I believe that the success of Javier Marías from the nineties, at least in Spain, was due in part to the fact that his books provided ethics and aesthetics to a young urban and enlightened bourgeoisie that thrived and gained confidence. And that he found in his elegant novels what he needed: an equally youthful and flattering mirror. His characters dressed well, reasoned better, had interesting jobs (and things happened to them), which at times bordered on the excitingly sordid or dangerous. They spoke languages, they traveled freely through the European capitals and through that of a country that had shaken off its dandruff and was no longer the eternal Black Spain.
There are artists who have the opportunity and the gift (or the gift of the opportunity) to describe and create a social group at the same time. They give it a stylized and aspirational image that later serves as a password among its members. Woody Allen was inspired by the bourgeois intellectuals of New York's Upper West Side as much as he invented them. Coderch built the houses that provided a common roof and a shared lifestyle for the enlightened Catalan bourgeoisie. Marías allowed the educated and progressive bourgeoisie of Madrid (less visible and salable than the Barcelona one, but there is one, there is one) to feel and recognize themselves as a class in his novels. Who wouldn't have wanted to live in a Coderch house, in a Woody Allen movie, in a Marías novel?
Or for that matter, and in the case of the people of Madrid, who wouldn't have wanted to live in the Madrid of Marías? He was a comfortable and discreet Madrid, educated, of liberal professions and republican ancestry, who looked with contempt at the tacky excesses of bankers and upstarts of the nineties balls (although he did not stop benefiting obliquely from them). His locations were always impeccable and classy, effortlessly refined: the dinners at La Ancha, the drinks at the Bar Hispano, the overnights at the Wellington, the walks in the Berlin park. And the flats and houses by Almagro and El Viso, which one sensed were well placed: with Modern Times furniture or at least La Oca, with Sybilla dresses in their dressing rooms, probably with a book by Marías on their bedside tables. The characters in his novels surely read him, and when reading them one also became a bit of a Marías character.
I was born a year after Franco died. If I serve as a type-case of the reader of my villa, I read Marías in my twenties and fell exhausted and dazzled. He did unprecedented things to Spanish, he gave it a new texture and scope, he built with it a voice and a very personal world and at the same time capable of questioning many. The examples are known: the start of Corazón tan blanco is one of the most powerful in Spanish literature; scenes like the one of sudden death in Tomorrow in the battle think of me are remembered forever as if they had happened to oneself; the brilliance of the literary semblances of Miramientos continues to shine (I just checked it just in case). Álvaro Pombo occurs to me as an example of another writer who at that time displayed a similar verve and pulse.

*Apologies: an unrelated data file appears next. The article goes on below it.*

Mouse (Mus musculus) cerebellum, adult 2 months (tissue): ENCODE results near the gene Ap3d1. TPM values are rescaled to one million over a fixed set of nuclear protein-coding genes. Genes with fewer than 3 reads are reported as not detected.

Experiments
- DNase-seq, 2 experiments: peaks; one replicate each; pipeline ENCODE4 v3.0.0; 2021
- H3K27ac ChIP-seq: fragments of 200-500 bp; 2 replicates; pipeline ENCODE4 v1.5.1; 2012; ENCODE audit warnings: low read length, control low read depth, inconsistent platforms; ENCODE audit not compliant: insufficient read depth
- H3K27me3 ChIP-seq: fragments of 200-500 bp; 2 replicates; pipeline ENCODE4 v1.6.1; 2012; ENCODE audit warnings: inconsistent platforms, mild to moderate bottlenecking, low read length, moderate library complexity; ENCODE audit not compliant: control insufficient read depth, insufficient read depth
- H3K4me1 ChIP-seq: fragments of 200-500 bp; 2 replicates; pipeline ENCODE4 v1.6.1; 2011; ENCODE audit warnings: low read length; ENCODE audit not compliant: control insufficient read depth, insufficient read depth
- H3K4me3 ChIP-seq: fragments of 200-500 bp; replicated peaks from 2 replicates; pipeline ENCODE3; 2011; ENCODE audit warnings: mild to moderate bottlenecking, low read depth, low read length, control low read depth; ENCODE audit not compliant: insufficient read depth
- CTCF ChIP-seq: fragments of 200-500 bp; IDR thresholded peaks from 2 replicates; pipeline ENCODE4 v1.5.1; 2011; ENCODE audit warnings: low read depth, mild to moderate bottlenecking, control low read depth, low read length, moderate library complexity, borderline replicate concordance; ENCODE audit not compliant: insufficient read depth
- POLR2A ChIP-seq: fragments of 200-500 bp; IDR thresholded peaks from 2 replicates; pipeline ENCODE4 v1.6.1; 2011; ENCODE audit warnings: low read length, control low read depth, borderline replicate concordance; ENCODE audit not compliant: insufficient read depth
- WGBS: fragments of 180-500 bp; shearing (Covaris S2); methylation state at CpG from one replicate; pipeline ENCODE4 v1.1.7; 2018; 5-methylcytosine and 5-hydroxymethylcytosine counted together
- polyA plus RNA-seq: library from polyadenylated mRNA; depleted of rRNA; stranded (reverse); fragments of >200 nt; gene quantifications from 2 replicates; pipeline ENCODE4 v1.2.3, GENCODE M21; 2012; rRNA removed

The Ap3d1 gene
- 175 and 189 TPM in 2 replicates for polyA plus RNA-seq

Over the years that world became more self-referential and obsessive, or perhaps I was more impatient and twisted: I gradually lost the desire to read him. I don't know if I will be the only reader of yours who gave up without a fight before the successive volumes of Your face tomorrow, or who read and then totally forgot Los infatuations and Berta Isla. The Kingdom and the Court of Redonda became too long a joke , and even the perverse pleasure of looking for his Sunday jeremiad lost its grace.
I notice that colleagues my age, in spite of everything, mention it perhaps with more appreciation and respect than those who are ten or fifteen years younger. One always fondly remembers the authors of the first dazzles as an adult reader, perhaps in a transfer of nostalgia for that age. It seems to me that the youngest knew above all the journalistic character and the cavalier academic, with very little harmony with their way of seeing the world. They have read (if they have read) his novels with little enthusiasm and rather incomprehension. Perhaps, going back to the beginning, because those novels reflect a class and a world and an illusion of security from the 1990s that forcibly vanished in the 2000s, that those of us from my fifth still barely catch but that is nothing like the world in which they have had to get fired. I think he seems to them to be a period writer, and that is both unfair and irremediable. Too bad they miss what in his novels transcends that time: the tone, the intelligence, the flexibility of his prose that were so exciting then.
From my house in Madrid, you can see the roof of the building where yours was. The light on her balcony stayed on every night, and as you passed you could see the highest shelf of her library. I always looked up: Marías kept watch and worked, and I no longer remember who told me that they jokingly called her “the little light of El Pardo”. Sometimes, coming back from a party at odd hours, that light made me feel somewhat guilty and at the same time consoled me. It was a somewhat novelistic consolation, of course, but the fictions that best accompany us usually are: he himself would say so. Passing under his balcony at night I will miss the light and the company.